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With regards to using MySQL stored procedures with transactions, and I am having a problem getting error output.

The problem is that I need to set an exit_handler to roll back the transaction if anything fails. But when I do this, I don't get any error output if something goes wrong. For example if I accidentally pass a NULL value and try to insert it into a non-null field.

I am using a return value to programmatically indicate success or failure, however this does nothing to tell me what actually went wrong.

I am using Perl DBI to talk to MySQL. I am using MySQL 5.0.92 on the production server and MySQL 5.0.51a on the development server. Upgrading to a newer version of MySQL is politically untenable.

This is a simplified example:

DELIMITER //
CREATE PROCEDURE pmt_new(

  app_id            varchar(40),

  out ret           tinyint unsigned,
  out pmt_req_id    int(10) unsigned)
BEGIN

DECLARE v_pmt_req_type int(10) unsigned;

DECLARE exit handler for not found, sqlwarning, sqlexception rollback;

set ret=1;
START TRANSACTION;

  SELECT pmt_type INTO v_pmt_req_type FROM pmt_req_types WHERE pmt_req_name = 'Name 1';

  INSERT INTO pmt_reqs (pmt_req_id,    pmt_req_type,   app_id)
  values               (null,          v_pmt_req_type, app_id);

  set pmt_req_id = last_insert_id();

  INSERT INTO other (pmt_req_id) values (pmt_req_id);

COMMIT;
set ret=0;
END//  
DELIMITER ;
share|improve this question

1 Answer 1

Instead of just doing a rollback in your exit handler you need to return something as well...

You currently have

DECLARE exit handler for not found, sqlwarning, sqlexception rollback;

Change it to something like...

DECLARE exit handler for not found, sqlwarning, sqlexception
  begin
    rollback;
    select "We had to rollback, error!";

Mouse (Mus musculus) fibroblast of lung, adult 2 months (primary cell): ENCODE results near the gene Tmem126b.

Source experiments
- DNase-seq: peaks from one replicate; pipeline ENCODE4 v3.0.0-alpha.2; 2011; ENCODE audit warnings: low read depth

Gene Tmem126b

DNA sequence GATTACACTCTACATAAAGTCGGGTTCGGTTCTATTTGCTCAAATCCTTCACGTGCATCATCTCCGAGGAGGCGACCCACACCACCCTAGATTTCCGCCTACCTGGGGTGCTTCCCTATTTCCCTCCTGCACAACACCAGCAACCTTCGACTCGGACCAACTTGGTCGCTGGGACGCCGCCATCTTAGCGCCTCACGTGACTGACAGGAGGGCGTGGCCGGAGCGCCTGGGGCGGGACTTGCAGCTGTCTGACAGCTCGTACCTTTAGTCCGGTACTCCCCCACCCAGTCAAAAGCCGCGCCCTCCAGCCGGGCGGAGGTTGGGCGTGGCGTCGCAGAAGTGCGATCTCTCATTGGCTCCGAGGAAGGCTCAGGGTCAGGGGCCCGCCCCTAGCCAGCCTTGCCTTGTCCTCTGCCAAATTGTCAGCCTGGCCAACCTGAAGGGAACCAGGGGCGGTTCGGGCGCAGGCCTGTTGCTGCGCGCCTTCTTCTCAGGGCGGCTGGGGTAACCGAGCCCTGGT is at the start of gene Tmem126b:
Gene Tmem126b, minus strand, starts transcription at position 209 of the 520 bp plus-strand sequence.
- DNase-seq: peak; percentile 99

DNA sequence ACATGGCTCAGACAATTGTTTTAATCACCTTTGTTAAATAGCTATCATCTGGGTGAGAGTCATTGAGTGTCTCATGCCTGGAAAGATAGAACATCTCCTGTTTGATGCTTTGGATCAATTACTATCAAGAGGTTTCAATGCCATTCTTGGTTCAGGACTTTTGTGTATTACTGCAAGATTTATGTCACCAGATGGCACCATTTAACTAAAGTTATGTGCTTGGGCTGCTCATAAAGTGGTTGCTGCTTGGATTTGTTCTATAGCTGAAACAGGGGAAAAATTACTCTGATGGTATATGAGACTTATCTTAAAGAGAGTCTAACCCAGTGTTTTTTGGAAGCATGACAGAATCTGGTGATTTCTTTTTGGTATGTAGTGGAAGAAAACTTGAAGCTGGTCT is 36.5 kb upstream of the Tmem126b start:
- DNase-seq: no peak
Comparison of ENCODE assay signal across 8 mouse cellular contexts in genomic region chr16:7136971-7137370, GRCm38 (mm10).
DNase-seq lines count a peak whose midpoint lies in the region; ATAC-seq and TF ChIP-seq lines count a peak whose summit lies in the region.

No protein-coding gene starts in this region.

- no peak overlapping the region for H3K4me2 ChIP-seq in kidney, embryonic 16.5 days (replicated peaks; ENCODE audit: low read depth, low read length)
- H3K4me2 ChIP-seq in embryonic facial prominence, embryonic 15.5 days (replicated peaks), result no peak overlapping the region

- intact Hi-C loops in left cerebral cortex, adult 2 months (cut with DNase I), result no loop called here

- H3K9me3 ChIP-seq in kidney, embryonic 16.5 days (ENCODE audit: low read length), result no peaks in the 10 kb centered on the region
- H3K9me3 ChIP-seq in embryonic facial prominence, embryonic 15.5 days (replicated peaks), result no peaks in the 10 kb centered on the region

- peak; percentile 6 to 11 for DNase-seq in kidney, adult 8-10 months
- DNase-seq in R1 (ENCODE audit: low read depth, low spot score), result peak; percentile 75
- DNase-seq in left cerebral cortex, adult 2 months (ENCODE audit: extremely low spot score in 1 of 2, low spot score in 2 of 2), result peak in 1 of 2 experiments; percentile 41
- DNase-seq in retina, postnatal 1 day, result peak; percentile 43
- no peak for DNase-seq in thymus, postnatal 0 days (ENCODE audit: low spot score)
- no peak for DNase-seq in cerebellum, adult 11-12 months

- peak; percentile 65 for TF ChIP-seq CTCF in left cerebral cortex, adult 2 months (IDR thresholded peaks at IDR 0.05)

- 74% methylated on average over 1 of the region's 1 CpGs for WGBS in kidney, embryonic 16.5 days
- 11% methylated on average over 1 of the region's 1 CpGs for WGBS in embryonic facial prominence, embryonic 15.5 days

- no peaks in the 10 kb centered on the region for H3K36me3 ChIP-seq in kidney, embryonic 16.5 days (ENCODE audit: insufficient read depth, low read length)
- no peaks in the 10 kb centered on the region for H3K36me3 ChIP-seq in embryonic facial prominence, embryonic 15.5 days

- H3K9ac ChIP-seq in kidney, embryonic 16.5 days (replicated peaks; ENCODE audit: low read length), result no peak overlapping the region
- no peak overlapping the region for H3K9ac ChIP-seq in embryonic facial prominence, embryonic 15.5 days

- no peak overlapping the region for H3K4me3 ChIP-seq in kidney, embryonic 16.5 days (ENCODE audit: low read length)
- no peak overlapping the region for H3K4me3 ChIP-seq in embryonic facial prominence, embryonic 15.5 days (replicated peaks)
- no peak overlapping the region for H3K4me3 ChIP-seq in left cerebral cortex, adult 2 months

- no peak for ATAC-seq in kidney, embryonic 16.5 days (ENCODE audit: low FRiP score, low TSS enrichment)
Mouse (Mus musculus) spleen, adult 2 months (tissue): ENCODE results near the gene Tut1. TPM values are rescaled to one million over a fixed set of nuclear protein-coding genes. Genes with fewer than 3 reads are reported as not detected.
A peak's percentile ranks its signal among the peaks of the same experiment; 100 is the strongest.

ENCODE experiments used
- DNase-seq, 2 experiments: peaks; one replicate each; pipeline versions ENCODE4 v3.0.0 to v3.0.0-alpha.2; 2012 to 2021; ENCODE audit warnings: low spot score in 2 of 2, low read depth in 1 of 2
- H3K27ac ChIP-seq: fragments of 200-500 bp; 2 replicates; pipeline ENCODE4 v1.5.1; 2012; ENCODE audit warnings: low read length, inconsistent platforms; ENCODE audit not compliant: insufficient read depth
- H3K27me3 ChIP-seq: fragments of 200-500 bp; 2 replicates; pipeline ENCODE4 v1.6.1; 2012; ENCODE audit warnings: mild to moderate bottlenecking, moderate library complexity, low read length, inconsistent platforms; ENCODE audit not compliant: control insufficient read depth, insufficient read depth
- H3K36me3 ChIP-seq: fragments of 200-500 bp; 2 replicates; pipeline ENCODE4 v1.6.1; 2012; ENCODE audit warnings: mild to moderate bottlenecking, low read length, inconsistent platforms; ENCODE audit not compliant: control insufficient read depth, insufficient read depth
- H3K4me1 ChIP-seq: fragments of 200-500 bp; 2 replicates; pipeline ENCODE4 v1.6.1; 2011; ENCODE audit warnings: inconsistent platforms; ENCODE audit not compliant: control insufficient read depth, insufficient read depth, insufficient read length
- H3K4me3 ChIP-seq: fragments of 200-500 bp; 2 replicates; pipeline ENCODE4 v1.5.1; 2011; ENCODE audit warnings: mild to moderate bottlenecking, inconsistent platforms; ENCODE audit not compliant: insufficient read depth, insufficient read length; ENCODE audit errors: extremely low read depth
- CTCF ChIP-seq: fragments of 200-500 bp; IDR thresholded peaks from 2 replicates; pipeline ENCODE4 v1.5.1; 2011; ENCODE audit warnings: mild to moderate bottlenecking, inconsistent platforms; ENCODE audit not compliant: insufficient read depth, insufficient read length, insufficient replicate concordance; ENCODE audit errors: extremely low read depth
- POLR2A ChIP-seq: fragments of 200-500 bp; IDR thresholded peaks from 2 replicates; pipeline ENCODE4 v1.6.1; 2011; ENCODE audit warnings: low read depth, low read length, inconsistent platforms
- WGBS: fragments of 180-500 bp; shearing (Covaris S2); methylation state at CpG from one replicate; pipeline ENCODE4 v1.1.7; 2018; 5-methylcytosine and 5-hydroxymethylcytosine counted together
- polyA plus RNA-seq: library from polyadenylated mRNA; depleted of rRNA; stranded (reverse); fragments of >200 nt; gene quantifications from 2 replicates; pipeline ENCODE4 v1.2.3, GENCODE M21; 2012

end;

In 5.5 they added the SIGNAL/RESIGNAL statements so you could 'return' an error but prior versions you have to kind of roll your own solution. If you need you can declare multiple exit handlers to tailor the output better, or setup your own error table you can pull from.

You can also do input testing inside your stored procedure. Want to know if app_id is null?

DELIMITER //
CREATE PROCEDURE pmt_new(

  app_id            varchar(40),
  out result        varchar(256),
  out ret           tinyint unsigned,
  out pmt_req_id    int(10) unsigned)
BEGIN

  DECLARE v_pmt_req_type int(10) unsigned;

  DECLARE exit handler for not found, sqlwarning, sqlexception rollback;

  SET ret=1;
  SET result = "";

  IF app_id IS NULL THEN
    set result = "Supplied ID is Null";
  ELSE

    START TRANSACTION;

      SELECT pmt_type INTO v_pmt_req_type FROM pmt_req_types WHERE pmt_req_name = 'Name 1';

      INSERT INTO pmt_reqs (pmt_req_id,    pmt_req_type,   app_id)
      values               (null,          v_pmt_req_type, app_id);

      set pmt_req_id = last_insert_id();

      INSERT INTO other (pmt_req_id) values (pmt_req_id);

    COMMIT;
    set ret=0;
  END IF;
END//  
DELIMITER ;

Doing it this way adds another out parameter, but gives you much better information. You could do the same with multiple exit handlers.

share|improve this answer
    
I'm already doing that by setting the output variable "ret". –  NXT Oct 18 '11 at 21:44
    
@NXT You are simply using 'ret' as a true/false, you aren't using it to provide yourself with the information you require. (As in, more detailed failure information). My answer shows you a way to do what you want. I will edit my answer with more information that you may want to try out instead. –  Nodlehs Oct 20 '11 at 2:56

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